In recent years, South Africa has experienced several high-profile cases of ransomware, affecting both public utilities and private enterprises. Unfortunately, these cyber attacks do not discriminate and can impact organisations of any type or size. Shockingly, in 2022, more than half of South African businesses fell victim to ransomware attacks and statistics indicate a worrying trend of increasing criminal activity in the future.
To avoid the damaging consequences of a ransomware attack, both small and large businesses must implement robust protection measures. Without adequate security measures in place, organisations run the risk of being forced to decide whether or not to pay a ransom to recover stolen data.
Should companies pay ransom to hackers?
Paying ransom for stolen data is generally not recommended. Cyber security professionals advise against giving in to hackers’ demands as it can encourage cyber criminals to continue their illegal activities and may not result in the safe return of stolen data. Even if the ransom is paid, there is no guarantee that the attackers will return the stolen data or provide the decryption key needed to unlock encrypted information.
Even in cases where hackers provide a decryption key, the damage caused may be irreversible. The hackers’ primary goal is to get money and once the funds have been received, the criminals are not highly motivated to assist the organisation in recovering lost or corrupted data.
Paying ransom funds to criminal groups
Paying a ransom can result in an organisation becoming a target for future attacks, as attackers may view them as a profitable entity with a guaranteed payout. When organisations give in to ransom demands, it can give the impression that they are willing to pay and unintentionally encourage attackers to continue their illegal activities which raises ethical and legal concerns.
Furthermore, paying a ransom is against the Corruption Act in South Africa, making it illegal to pay for the release of ships, cargo or individuals. In addition to violating local laws and regulations, paying ransom could potentially damage the reputation of a company. Customers may become concerned about the security of their personal information and choose to take their business elsewhere.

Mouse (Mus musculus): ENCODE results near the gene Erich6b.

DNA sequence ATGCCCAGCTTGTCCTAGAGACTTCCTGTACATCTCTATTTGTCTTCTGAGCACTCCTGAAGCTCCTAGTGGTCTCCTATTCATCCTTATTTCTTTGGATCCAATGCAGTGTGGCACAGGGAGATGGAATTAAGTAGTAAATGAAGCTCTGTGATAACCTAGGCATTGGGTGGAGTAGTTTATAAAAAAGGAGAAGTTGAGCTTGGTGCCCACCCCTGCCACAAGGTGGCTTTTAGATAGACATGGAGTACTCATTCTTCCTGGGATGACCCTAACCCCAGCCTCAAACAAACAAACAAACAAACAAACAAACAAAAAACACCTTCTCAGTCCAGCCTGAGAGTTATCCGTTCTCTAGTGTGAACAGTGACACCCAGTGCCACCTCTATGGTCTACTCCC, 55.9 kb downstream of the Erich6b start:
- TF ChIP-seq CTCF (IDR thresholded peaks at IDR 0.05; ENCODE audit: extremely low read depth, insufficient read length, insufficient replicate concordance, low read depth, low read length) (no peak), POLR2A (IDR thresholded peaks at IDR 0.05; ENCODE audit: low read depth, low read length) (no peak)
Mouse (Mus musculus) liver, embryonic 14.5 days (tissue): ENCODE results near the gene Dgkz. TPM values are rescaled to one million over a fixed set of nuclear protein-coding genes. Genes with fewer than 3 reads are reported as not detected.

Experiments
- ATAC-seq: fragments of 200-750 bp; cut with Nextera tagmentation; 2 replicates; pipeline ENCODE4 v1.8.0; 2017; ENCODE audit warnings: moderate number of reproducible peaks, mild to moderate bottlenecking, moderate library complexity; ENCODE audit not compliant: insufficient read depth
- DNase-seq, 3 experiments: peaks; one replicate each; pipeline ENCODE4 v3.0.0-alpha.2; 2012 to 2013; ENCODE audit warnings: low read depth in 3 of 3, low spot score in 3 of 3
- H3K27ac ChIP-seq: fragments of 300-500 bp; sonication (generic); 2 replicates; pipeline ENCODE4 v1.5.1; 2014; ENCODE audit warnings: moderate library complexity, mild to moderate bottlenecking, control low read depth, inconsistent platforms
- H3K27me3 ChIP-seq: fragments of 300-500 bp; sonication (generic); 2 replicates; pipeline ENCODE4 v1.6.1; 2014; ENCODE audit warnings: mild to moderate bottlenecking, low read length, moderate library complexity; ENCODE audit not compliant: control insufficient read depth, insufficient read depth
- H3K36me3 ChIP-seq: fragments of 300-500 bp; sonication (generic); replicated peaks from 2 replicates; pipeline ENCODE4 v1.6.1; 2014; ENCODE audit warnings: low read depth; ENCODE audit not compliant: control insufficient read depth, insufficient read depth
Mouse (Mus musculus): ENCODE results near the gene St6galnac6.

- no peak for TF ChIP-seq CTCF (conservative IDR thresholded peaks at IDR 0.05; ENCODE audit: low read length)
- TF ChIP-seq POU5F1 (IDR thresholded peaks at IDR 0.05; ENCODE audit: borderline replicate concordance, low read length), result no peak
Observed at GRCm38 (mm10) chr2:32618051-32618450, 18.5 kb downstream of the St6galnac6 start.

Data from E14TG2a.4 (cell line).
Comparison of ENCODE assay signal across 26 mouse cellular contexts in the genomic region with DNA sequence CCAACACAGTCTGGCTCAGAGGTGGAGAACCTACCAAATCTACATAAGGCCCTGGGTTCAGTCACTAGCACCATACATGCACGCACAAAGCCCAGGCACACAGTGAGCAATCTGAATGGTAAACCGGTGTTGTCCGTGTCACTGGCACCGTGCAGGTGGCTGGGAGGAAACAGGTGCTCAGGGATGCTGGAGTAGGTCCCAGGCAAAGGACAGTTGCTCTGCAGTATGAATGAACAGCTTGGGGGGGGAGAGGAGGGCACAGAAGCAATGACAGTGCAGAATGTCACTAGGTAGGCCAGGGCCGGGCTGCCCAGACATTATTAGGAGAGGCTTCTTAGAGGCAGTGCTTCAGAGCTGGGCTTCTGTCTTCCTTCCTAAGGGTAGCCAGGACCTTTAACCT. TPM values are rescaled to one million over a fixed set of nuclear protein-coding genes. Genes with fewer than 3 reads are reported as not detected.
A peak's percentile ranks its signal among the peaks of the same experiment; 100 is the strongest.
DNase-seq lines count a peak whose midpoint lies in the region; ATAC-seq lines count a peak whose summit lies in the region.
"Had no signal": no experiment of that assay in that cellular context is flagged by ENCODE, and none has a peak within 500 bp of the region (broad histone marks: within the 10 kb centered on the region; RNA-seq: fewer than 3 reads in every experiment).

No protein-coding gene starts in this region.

South African organisations refuse to pay ransom
In recent years, there have been multiple reported incidents of South African companies falling victim to ransomware attacks. One such case occurred in July 2019 when the City of Johannesburg was targeted by a ransomware attack that encrypted its systems and demanded a ransom of four bitcoins (worth approximately R500 000).
A few months later, the city experienced a second ransomware attack that resulted in extended power outages for many residents. However, instead of giving in to the ransom demands, the city relied on its backup systems to regain control of its digital infrastructure.
Similarly, the ransomware attack against Transnet in July 2021 caused a disruption of essential services. However, the state-owned freight and logistics company refused to pay the ransom and was ultimately able to restore its systems without conceding to the hackers’ demands.
Rather than paying a ransom, it is advisable for organisations to concentrate on preventive measures such as regular data backups, implementing robust cybersecurity measures and educating employees on the best cybersecurity practices. If data is stolen or encrypted, companies ought to report the incident to law enforcement and seek the aid of cyber security specialists to recover the data and avoid future incidents.
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